The Ford enthusiast fully decodes the VIN and it turns out to be a pretty rare 1968 1/2 428 CJ Mustang. The Ford enthusiast rebuilds the engine and the trans checks out OK so they get put in another similar 1968 Mustang (yes, a re-body). The Ford enthusiast gets the 1968 Mustang title put in his name and attaches/claims it against his newly created Mustang re-body. He justifies this claim because this re-body has the true title linage behind it as well the original engine and trans from the original car.

These 3 scenarios can all lay some claim to being that original 1968 1/2 428 CJ Mustang and any of them might be able to get a title with that VIN number on it. I suppose the first and third scenarios could be considered re-bodies and the second scenario being made from its original uni-body (but nothing else). Which scenario should be awarded this Mustangs VIN? They all three can’t own the same VIN.

What would happen if you had what you thought was an original and rare Mustang only to find out some other re-bodied Mustang already has your VIN? This issue could happen on a Uni-Body car. On a Body-On-Frame vehicle it is clear the original vehicle’s frame is what owns the right to the VIN and title.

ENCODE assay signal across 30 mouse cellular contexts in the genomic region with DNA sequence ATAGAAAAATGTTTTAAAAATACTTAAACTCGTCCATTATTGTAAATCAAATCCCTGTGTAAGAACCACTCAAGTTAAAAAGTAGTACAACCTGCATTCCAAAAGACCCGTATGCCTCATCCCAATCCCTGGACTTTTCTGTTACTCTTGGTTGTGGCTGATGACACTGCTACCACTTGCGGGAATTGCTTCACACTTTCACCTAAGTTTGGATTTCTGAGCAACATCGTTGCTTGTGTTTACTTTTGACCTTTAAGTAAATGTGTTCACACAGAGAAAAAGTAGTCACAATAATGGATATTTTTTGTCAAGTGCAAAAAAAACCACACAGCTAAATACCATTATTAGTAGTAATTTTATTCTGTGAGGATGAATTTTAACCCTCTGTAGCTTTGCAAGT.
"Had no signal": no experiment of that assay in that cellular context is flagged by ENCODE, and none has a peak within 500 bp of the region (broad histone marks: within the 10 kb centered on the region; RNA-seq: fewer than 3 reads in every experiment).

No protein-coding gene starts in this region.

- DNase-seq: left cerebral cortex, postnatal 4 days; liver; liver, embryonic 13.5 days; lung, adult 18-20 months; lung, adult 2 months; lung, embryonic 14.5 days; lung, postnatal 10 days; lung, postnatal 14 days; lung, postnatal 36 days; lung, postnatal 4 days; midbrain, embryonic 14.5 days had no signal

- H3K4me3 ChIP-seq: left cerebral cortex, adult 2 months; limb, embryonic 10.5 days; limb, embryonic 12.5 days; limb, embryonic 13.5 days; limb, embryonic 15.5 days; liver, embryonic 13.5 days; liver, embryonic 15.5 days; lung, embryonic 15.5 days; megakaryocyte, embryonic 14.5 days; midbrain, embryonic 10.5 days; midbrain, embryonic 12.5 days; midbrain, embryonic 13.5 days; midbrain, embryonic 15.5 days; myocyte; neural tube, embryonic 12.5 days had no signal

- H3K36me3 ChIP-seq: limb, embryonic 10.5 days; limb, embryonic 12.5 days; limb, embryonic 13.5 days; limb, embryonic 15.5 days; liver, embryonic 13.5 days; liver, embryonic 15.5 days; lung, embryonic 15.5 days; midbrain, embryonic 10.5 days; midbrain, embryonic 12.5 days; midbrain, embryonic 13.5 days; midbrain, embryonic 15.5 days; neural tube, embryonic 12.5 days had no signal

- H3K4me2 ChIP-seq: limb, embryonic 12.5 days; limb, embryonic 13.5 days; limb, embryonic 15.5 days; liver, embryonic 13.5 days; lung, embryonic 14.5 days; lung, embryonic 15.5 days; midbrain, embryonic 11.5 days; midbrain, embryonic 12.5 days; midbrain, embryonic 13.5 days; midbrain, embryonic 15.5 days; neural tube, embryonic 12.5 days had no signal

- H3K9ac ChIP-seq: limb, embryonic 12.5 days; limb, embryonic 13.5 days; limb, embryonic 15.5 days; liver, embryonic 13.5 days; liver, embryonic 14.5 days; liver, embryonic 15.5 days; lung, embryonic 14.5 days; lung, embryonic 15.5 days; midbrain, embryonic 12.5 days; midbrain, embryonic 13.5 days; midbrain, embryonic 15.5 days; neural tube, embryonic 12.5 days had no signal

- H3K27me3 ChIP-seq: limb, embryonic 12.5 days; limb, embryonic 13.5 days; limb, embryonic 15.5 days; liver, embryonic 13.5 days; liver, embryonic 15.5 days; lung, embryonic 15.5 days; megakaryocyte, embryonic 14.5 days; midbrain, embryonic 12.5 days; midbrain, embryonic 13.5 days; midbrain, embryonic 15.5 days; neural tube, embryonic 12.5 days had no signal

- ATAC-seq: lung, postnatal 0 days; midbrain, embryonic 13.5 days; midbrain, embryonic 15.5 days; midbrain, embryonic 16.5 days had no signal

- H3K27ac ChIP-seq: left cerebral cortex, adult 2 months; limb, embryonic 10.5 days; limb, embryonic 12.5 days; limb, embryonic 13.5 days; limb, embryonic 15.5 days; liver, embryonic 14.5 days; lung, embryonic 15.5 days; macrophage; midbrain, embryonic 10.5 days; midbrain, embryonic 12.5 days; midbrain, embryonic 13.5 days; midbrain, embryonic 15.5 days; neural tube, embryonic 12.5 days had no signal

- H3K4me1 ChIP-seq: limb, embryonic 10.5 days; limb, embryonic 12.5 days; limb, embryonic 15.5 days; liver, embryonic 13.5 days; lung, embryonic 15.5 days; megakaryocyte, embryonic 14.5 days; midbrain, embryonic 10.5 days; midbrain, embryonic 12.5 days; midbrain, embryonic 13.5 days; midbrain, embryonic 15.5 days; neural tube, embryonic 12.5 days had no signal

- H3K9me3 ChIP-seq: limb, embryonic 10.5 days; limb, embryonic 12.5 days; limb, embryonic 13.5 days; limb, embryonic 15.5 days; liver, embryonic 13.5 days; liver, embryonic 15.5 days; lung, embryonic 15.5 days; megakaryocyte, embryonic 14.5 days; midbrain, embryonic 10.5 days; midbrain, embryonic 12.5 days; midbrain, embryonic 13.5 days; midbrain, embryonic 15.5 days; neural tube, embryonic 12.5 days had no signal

If you own or are thinking of buying a re-bodied Mustang or Shelby Mustang you might have a can of worms you hope never gets opened.
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Offline crossboss

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Re: Article about John Craft's Holman & Moody NASCAR Galaxie
« Reply #8 on: March 27, 2020, 08:21:41 am »
Lets be clear a 're-body' is referred to as altering/swapping a VIN number to one vehicle to another. Racers such as Holman & Moody, Bud Moore, Shelby Racing, NASCAR, etc were know to 're-skin' a body to meet current sanctioning body rules or to stay current. This is normal and is not based on a street car. Lastly, It doest matter weather the car in question is a full frame or a unibody…a 're-body' IS a re-body IF someone alters its VIN.
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1969 Mustang Fastback/FOX chassis, 5 speed, 4 wheel discs, with a modern Can-Am 494 (Boss 429), Kaase heads, intake mounted with a 1425 cfm 'B' Autolite Inline carb, ala Trans-Am style…Whew!